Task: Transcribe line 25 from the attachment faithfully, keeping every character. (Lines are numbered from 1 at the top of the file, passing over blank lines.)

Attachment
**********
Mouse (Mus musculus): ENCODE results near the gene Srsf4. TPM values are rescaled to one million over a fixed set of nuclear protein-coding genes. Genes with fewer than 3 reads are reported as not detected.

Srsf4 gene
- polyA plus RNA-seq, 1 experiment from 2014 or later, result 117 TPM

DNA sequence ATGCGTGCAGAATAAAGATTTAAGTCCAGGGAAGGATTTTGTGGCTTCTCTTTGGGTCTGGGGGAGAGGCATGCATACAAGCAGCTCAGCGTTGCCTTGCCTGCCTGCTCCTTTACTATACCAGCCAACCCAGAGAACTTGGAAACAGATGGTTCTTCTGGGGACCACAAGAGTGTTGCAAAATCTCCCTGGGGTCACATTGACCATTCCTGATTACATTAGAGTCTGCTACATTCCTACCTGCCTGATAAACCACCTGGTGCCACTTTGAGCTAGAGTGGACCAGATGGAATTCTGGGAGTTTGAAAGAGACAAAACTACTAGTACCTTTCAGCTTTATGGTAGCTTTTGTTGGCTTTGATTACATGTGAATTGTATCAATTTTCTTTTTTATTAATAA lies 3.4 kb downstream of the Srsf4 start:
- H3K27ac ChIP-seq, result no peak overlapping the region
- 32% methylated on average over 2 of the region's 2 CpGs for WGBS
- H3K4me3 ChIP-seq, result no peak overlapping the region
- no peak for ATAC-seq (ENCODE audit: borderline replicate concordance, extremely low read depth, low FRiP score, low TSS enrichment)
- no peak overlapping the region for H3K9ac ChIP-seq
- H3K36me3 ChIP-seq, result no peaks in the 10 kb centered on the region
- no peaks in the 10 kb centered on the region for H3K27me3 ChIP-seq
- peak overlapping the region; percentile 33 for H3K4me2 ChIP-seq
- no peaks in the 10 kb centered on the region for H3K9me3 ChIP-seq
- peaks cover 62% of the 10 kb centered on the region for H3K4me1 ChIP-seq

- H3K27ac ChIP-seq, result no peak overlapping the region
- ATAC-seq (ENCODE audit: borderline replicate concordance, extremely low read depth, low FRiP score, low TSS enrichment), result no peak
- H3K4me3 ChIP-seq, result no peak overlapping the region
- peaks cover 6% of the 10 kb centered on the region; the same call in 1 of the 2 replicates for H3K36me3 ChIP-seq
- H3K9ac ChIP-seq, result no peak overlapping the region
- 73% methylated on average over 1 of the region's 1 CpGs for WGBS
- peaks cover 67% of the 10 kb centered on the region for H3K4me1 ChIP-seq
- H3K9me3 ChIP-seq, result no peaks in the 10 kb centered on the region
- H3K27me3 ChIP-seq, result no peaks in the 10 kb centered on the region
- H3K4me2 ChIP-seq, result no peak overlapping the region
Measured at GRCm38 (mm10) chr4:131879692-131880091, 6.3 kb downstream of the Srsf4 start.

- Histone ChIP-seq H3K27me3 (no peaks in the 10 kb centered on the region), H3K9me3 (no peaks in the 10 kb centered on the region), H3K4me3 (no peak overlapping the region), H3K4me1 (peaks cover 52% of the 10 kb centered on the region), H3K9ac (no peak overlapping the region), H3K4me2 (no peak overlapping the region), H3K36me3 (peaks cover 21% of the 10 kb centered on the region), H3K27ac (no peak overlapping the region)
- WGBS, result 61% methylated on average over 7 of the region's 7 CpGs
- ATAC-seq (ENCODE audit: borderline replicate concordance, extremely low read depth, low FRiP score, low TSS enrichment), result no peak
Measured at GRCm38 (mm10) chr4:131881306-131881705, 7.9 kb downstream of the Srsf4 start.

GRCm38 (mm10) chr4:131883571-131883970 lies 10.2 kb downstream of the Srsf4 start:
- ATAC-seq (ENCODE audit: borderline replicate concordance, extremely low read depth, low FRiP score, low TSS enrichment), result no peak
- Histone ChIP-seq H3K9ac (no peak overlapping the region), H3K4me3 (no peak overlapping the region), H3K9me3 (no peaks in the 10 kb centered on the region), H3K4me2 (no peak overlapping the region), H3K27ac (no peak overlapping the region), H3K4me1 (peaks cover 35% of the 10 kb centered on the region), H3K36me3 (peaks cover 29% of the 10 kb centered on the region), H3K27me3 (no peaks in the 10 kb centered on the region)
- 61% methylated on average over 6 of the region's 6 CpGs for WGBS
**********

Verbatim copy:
Measured at GRCm38 (mm10) chr4:131879692-131880091, 6.3 kb downstream of the Srsf4 start.